Why do manhole covers explode in heavy rain?

The thunderstorms that swept through the greater Montreal area on Thursday evening caused a deluge with rainfall of 40 mm to 60 mm in less than three hours, putting a strain on the metropolitan infrastructure.

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Blue subway line completely stopped, other lines stormed, streets flooded, shafts unlocked, basements flooded, the list of consequences is long.

For the spokesman for the city of Montreal, yesterday’s situation is exceptional.

“We had 70 and 50 mm in the west of the city. A difficult situation, very difficult,” explains Philippe Sabourin in an interview on the program Le Québec Matin.

“The aqueduct network in Montreal, particularly in the center of the island, has been consolidated. Sewage and rain are sent together to the treatment plant.”

If the city manages to drain 99% of the rain that normally falls, the grid was literally overloaded yesterday.

“Yesterday, 50% of the water had to be channeled into the banks. It works a bit like your bathtub. If you forget to turn off your tap, the water will overflow. That’s how it works,” explains Mr. Sabourin.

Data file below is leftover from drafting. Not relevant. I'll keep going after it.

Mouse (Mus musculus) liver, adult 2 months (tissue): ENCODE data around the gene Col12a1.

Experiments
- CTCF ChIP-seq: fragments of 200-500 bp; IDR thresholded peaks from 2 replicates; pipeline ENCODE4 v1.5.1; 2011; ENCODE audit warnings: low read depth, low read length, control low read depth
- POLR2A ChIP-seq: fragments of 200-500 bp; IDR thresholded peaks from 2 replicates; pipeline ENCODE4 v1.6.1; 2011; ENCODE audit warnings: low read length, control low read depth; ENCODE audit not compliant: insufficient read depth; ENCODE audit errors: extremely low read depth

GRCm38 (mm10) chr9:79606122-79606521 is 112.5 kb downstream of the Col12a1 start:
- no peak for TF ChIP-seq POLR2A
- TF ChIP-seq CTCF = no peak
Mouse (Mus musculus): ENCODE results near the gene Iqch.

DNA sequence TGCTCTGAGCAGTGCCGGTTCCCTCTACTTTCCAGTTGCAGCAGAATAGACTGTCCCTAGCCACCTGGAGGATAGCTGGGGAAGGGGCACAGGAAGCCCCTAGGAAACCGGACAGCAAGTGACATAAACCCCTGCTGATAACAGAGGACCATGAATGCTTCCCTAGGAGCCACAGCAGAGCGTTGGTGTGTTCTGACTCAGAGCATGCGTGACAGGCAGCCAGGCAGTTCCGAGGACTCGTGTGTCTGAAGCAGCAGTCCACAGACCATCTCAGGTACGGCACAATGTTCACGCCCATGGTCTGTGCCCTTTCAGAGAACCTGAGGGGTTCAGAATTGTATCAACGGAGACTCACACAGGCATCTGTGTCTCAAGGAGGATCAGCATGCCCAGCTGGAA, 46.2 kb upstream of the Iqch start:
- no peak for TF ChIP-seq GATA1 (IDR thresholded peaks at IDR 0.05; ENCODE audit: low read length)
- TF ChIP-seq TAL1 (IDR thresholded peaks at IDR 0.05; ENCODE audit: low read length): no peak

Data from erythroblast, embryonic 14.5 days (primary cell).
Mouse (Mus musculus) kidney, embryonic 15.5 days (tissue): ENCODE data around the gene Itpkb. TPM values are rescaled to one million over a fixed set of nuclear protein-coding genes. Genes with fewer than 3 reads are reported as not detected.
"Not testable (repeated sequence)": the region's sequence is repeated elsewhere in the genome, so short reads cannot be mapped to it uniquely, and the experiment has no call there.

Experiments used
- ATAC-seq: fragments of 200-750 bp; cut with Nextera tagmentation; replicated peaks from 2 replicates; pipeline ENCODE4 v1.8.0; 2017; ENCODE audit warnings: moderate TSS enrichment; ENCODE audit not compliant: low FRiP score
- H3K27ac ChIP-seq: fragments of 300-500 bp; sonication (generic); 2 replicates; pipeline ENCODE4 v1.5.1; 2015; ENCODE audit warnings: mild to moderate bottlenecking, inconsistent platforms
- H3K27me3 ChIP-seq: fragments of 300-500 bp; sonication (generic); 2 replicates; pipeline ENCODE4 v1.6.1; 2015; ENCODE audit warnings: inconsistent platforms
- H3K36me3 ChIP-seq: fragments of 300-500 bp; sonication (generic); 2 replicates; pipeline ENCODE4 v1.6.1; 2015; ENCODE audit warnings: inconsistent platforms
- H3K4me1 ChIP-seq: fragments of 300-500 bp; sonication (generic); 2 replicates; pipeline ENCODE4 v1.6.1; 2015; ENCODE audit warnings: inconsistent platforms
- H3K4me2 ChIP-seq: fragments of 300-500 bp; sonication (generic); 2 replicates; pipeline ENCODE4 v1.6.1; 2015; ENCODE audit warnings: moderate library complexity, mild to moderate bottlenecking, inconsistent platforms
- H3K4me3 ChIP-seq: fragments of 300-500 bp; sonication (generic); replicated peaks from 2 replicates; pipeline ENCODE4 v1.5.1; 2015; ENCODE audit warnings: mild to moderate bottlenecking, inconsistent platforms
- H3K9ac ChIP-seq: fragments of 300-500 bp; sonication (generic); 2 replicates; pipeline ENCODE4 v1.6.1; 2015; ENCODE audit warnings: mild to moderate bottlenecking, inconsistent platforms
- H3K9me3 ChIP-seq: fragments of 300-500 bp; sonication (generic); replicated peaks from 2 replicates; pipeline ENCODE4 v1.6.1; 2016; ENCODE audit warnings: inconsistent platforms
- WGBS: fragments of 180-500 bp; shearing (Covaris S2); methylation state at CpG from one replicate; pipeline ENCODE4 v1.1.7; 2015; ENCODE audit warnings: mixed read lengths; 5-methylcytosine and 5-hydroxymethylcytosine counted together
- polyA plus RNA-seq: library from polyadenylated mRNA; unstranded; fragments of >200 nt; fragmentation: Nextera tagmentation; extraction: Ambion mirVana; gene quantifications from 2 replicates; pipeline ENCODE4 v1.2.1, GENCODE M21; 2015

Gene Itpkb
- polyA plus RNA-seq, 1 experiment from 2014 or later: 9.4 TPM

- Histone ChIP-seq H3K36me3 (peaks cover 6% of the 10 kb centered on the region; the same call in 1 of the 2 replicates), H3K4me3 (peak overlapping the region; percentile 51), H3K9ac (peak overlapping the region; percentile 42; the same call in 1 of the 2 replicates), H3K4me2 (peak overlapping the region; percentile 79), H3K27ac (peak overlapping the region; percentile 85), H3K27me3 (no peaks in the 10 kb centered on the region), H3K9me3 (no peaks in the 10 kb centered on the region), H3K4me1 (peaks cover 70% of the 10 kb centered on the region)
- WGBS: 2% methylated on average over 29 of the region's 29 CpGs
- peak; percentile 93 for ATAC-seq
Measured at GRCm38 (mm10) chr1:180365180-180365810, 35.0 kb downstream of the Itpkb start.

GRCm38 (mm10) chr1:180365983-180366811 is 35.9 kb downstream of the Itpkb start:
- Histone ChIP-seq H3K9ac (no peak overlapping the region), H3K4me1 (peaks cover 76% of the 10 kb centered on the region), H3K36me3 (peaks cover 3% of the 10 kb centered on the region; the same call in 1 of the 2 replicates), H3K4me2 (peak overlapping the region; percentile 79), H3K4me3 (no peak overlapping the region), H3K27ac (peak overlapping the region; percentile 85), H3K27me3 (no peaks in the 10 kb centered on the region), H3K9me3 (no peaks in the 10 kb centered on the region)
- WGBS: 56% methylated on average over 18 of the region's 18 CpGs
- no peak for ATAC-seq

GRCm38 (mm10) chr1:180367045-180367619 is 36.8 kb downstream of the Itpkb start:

About 40 houses were damaged by the sewers. Owners can apply to the city.

Several videos showed manhole covers literally flying through the air under the pressure of the water. What causes such a phenomenon?

“It is the force of the water that enters the sewer pipe and propels the air. The force is so great that yesterday, at least in two places, the swampheads didn’t resist”, specifies Philippe Sabourin.

He gives confidence for the future: The city is building new retention basins to collect and store rainwater and to avoid such backwater phases.

“Thanks to the existing basins, we have treated as much water as possible, but of course there will not be zero risk. This is no reason to reduce our efforts, on the contrary.

In addition to the retention basins, natural pits are being dug in the streets to collect all the rainwater, which can be a major headache for citizens.

In addition to the heavy rain, 4 to 6 cm of hail fell in Lachute and Deux-Montagnes, Environment Canada adds in its weather summary.

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